BACKYARD BEAUTY

I remember when I was growing up, always wanting to be outside playing and exploring. I also remember waiting patiently at the bottom deck stair, touching the grass so that it was dry so that I didn’t track anything back into the house while I was out. Every few minutes I would run my hand through the grass readying myself to yell to my mother that the grass was finally dry. Once it was, I was nowhere to be seen. I was either in the overgrown field behind the house catching insects or I would be off to other areas in Jamestown that I knew where hot spots for cool insects.

Fast forward to today where kids’ favorite pastime is the use of screens. Whether they are playing video games, watching movies or videos or just hanging out on social media platforms, these kids are missing all of the beautiful things around them in nature, much of which can be found in their own back yard. Sure they can look these things up online, but nothing beats finding them in person and experiencing them in nature. Though I am fascinated with the universe and all it has to offer, our backyards are a universe in their own right, teeming with life on every inch. Even the smallest of yards are loaded with things to find.

What I am doing with this blog, and subsequent ones, is showing you some of the inhabitants that may appear in your own back yard. Please keep in mind though that these pictures were taken in my back yard in Richmond, Rhode Island. What lives in Rhode Island can greatly differ from other states.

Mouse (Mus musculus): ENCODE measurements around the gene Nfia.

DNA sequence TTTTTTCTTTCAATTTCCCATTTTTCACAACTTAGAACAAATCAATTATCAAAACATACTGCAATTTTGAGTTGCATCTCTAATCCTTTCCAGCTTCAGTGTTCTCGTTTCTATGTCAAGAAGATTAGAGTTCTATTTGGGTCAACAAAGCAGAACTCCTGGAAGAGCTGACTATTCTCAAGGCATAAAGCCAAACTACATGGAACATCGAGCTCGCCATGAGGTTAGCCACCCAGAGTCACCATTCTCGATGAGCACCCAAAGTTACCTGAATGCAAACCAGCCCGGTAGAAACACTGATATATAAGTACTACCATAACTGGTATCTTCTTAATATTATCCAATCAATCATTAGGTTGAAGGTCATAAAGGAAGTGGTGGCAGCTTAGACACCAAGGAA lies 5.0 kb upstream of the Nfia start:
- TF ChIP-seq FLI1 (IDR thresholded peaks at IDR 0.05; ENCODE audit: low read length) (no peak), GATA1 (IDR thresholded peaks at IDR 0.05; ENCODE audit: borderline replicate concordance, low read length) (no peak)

The Luna Moth, Actias luna.
The Giant Leopard Moth, Ecpantheria scribonia.
                         The Question Mark butterfly, Polygonia interrogationis.
Question Mark butterfly caterpillars.
The Painted Lady butterfly, Vanessa cardui.
Eastern Tiger Swallowtail butterfly, Papilio glaucus.
                            Hickory Tussock Moth (Lophocampa caryae) caterpillar.
                                    Black Swallowtail caterpillar, Papilio polxenes.
Candy-striped Leafhopper, Graphocephala coccinea.
Dogbane Beetle, Chrysochus auratus.
Seven-spotted Lady Beetle, Coccinella septempunctata.
        The Pustulated Carrion Beetle, Nicrophorus pustulatus.
Yellow-thighed Stag Beetle, Lucanus capreolus.
Water Scavenger Beetle, Hydrophilus ovatus.

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Broad-necked Root Borer, Prionus laticollis.


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Grapevine Beetle, Pelidnota punctata.

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Flower Longhorn Beetle, Stenelytrana emarginatar.

Giant Water Bug, Lethocerus americanus.
Gladiator Katydid, Orchelimum gladiator.
Ichneumon Wasp, Trogus pennator.

Baltimore Oriole, Icterus galbula.

I hope you enjoyed this first entry and will share it with anyone you know who has an appreciation for the world around us. Unfortunately, too many children are taught at an early age that insects are gross or should be feared. Adults really should allow children to make up their own mind without interference based on their own personal feelings. Look for part two soon!

~David Albaugh

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